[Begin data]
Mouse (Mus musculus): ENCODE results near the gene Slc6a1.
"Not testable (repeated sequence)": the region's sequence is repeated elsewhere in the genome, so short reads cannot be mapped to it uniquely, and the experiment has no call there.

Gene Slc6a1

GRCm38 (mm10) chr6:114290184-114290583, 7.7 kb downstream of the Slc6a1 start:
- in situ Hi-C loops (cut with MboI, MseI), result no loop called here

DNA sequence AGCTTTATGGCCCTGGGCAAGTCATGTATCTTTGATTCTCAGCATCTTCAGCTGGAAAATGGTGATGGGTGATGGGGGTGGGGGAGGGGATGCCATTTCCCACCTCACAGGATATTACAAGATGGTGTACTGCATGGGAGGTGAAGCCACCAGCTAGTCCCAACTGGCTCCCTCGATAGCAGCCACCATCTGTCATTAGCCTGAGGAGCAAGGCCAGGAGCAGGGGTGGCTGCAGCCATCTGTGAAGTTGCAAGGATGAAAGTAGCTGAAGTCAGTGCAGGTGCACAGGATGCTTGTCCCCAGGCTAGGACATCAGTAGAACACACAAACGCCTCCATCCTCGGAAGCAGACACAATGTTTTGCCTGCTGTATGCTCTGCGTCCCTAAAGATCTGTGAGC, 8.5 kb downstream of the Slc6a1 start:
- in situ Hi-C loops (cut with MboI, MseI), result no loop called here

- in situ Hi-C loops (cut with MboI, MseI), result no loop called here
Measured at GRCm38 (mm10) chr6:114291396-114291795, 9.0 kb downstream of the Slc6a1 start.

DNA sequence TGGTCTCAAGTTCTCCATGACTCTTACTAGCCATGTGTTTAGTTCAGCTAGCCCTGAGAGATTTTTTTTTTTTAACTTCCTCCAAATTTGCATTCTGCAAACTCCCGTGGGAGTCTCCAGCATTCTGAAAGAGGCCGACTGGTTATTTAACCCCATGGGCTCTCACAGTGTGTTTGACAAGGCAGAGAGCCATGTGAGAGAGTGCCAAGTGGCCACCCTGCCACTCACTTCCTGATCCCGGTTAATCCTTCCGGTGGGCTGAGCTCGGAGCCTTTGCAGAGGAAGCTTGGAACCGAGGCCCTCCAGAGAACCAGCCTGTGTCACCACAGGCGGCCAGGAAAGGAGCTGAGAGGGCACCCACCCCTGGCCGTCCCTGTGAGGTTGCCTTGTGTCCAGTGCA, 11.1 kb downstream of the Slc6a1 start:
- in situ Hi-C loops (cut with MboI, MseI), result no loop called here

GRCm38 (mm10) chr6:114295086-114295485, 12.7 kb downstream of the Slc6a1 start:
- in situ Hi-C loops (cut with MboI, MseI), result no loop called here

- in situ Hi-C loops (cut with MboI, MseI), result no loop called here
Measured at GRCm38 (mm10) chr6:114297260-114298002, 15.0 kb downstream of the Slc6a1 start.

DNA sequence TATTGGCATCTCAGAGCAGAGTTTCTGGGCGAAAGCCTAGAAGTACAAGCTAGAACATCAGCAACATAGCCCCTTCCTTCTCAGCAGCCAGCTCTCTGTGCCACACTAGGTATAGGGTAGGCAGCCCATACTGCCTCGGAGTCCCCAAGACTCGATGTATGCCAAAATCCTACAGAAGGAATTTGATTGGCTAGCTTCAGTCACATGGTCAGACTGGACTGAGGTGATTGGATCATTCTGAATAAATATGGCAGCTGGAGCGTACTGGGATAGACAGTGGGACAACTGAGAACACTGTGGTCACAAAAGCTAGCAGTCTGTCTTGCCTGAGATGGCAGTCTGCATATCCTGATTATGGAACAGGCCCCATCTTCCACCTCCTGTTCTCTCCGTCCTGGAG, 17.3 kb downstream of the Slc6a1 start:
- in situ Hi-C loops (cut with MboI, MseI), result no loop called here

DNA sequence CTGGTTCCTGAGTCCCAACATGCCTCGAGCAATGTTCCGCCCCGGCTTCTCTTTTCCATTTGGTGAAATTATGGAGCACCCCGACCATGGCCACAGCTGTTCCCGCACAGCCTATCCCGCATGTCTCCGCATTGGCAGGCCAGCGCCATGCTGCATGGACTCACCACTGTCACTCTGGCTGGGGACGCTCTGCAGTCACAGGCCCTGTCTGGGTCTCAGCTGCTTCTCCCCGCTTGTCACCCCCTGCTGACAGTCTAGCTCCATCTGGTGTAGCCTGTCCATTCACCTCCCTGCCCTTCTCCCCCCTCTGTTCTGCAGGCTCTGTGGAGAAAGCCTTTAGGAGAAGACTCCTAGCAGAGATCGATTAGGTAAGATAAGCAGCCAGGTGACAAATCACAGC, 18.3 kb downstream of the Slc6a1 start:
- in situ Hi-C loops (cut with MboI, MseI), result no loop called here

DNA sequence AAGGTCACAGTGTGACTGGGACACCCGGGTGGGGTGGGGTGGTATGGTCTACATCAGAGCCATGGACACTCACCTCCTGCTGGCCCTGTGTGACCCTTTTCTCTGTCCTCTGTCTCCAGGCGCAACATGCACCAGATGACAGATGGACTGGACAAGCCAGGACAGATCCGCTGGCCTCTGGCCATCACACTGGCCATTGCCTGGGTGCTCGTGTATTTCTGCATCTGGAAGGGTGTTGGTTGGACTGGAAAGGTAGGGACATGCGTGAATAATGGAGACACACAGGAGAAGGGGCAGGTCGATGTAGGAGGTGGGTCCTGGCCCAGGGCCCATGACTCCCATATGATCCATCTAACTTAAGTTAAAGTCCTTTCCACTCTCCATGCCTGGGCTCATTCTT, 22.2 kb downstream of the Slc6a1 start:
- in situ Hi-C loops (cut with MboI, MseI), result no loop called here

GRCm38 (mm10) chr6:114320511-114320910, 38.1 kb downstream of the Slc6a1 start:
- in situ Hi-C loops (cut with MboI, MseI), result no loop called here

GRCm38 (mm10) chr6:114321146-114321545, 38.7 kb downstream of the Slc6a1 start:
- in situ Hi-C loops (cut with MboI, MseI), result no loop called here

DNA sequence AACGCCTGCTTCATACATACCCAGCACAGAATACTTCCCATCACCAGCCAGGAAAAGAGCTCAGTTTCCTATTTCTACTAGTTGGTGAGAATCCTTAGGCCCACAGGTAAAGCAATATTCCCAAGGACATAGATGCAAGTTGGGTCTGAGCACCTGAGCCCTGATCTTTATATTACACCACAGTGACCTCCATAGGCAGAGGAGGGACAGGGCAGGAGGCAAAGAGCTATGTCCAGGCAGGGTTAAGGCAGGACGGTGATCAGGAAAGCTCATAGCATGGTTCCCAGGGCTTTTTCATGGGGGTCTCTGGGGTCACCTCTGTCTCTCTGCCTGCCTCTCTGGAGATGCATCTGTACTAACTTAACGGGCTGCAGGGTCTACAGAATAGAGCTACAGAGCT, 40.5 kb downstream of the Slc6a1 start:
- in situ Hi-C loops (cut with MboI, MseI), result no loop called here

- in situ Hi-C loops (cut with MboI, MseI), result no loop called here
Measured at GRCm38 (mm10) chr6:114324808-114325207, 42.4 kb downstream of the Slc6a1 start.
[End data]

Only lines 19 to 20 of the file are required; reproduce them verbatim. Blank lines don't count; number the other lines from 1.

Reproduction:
- in situ Hi-C loops (cut with MboI, MseI), result no loop called here

DNA sequence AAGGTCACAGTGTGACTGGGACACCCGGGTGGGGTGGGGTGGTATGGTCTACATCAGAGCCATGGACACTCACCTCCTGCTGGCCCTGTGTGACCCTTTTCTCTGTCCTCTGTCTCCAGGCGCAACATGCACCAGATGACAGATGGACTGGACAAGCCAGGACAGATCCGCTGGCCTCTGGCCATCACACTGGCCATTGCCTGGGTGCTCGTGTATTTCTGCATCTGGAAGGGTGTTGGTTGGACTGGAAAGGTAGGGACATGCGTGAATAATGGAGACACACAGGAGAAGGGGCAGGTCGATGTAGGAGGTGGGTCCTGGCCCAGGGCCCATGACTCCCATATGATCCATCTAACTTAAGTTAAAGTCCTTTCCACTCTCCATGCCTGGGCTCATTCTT, 22.2 kb downstream of the Slc6a1 start: